Caution Hot! Noodle House Gives You the Freedom to Customize the Heat in Your Bowl of NoodlesMay 15, 2015
Along the north’s nucleus of restaurants, along what we know to be the sizzling street called Maginhawa, lays a hollow we found to be Caution Hot! Spicy Noodle House. Despite the noontime summer scorch, we wound up here.
Upon the large glass window in vinyl stickers read Chinese noodles have never been this hot! The chalkboard wall at the entrance asks in bold, pink letters: “How much heat can you take?” Here lay at our feet a blatant and newfound challenge. Here was a venture in which we were to discover the bite of a boiling broth, the tolerance of our tongues. “You’re cool with trying out the spiciest level right?” one of us said. I nodded. And hence, we placed our orders. I, for one, was merely armed with a bottomless glass of soymilk and the fleeting courage to test the highest available level of hotness. We tried out all three broths and varying levels of spiciness on the menu. The prices varied according to the toppings.
But first, we got some kuchay pork dumplings as an appetizer. The taste was acceptable yet needed more of a crunch. It was almost too soft a texture—the bite was a slight mush of finely minced pork and chives.
There was first beef (PHP 185), which we ordered with the classical broth that, unfortunately, lacked a customizable hotness level. Out came the non-spicy broth. The egg noodles that came with it were long and chewy, giving the feel of something hand-pulled. Caution calls it a classic and unsurprisingly, it lives up to its name as your regular Chinese braised beef noodle soup. The blanched vegetables and the element of ginger almost hit the spot, if not for its need of chili. Next came the seafood topping (PHP 205), which we paired with their Asam Laksa broth and a First Degree Burn hotness level. The fish paste and mix of mushrooms, squid, shrimp, and more fish absorbed the spice. But as all first degree burns go, this one was an easy feat that barely needed recovery.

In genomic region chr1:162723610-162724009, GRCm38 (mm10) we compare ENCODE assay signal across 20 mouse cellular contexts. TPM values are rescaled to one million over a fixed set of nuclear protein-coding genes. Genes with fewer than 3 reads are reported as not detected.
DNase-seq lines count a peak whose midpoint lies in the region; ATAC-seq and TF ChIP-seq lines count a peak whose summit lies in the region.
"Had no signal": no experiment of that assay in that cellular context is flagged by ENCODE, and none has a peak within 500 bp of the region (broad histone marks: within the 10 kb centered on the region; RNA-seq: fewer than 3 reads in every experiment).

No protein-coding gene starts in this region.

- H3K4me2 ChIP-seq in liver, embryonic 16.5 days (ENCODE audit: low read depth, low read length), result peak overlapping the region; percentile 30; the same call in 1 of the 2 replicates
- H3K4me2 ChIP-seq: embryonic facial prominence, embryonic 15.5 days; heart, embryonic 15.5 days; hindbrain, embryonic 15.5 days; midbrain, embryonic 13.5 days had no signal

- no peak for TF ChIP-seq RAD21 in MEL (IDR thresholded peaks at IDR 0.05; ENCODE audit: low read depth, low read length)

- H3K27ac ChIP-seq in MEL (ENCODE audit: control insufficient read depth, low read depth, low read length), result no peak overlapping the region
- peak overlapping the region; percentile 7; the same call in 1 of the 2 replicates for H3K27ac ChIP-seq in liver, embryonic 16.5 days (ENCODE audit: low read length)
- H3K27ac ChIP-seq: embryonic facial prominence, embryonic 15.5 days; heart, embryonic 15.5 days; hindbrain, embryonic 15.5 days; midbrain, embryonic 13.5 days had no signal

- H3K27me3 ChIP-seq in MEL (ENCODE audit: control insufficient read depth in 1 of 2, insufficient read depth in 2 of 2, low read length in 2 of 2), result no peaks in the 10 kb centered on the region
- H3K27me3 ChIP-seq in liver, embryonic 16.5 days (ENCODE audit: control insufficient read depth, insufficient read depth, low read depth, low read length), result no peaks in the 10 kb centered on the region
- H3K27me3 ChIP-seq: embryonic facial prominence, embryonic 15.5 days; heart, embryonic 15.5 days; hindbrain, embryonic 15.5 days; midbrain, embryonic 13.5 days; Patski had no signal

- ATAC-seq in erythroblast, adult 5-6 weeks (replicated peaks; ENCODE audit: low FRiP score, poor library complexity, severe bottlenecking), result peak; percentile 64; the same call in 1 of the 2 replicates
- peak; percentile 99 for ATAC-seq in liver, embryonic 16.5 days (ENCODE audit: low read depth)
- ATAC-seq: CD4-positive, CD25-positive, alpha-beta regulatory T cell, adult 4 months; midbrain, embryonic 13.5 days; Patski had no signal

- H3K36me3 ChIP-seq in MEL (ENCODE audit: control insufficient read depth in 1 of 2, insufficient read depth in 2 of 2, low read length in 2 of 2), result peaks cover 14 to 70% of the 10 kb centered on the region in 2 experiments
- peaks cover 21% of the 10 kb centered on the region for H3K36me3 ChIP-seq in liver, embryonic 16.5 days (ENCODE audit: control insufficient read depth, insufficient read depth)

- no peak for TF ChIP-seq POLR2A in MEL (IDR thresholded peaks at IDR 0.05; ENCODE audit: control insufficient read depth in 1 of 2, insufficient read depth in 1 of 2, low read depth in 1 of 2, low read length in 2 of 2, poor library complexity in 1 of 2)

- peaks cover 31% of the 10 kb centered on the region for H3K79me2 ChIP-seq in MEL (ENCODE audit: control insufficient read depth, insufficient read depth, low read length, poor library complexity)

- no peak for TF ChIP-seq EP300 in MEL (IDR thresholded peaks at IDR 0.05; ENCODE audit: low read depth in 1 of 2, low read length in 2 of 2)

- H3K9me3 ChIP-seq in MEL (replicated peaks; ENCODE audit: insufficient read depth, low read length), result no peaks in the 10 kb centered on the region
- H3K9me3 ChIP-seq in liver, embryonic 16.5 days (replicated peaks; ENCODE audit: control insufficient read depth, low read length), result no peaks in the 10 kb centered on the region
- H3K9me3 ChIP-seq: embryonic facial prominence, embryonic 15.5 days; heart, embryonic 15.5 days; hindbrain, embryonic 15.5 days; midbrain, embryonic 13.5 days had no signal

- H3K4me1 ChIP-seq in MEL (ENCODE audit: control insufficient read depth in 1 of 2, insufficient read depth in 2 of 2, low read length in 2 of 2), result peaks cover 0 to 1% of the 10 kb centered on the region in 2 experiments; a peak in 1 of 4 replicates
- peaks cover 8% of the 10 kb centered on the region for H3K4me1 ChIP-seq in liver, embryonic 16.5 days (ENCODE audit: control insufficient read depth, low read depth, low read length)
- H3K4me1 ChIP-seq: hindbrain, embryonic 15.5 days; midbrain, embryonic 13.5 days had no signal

Once the final noodle dish came out, however, the excitement hit boiling point. We got the vegetarian option with the Szechuan broth (PHP 175), which we made even spicier with the Ultimate Burn level. The soup was a vibrant and spirited shade of red, and its invitingly pungent smell caught our noses. Here’s the real deal: the heat ramen noodles lay innocently a few millimeters below a soup so overrun with chili. Perhaps, it was the way I buffered every bite with soymilk. We felt the spice level to be underwhelming. The broth slid down our throats easily, barely leaving scorch marks. Or so I thought. I felt my tongue catch sparks, the Chinese chili paste lingering for prolonged durations of time as each new bite ensued. However, it only tasted as if it were just one level above First Degree. The liberty that customers enjoy when it comes to customizing their noodle bowls is also a great bonus for people who, like me, enjoy spice but aren’t too daring. We found ourselves surprised at a little secret ingredient, however. Alas, a strand of short hair had strayed into our Szechuan bowl without our knowing. But overall, the concept of the place was endearing, like entering into a clandestine noodle shop in Hong Kong or Chinatown, only the service understands exactly what you’re saying.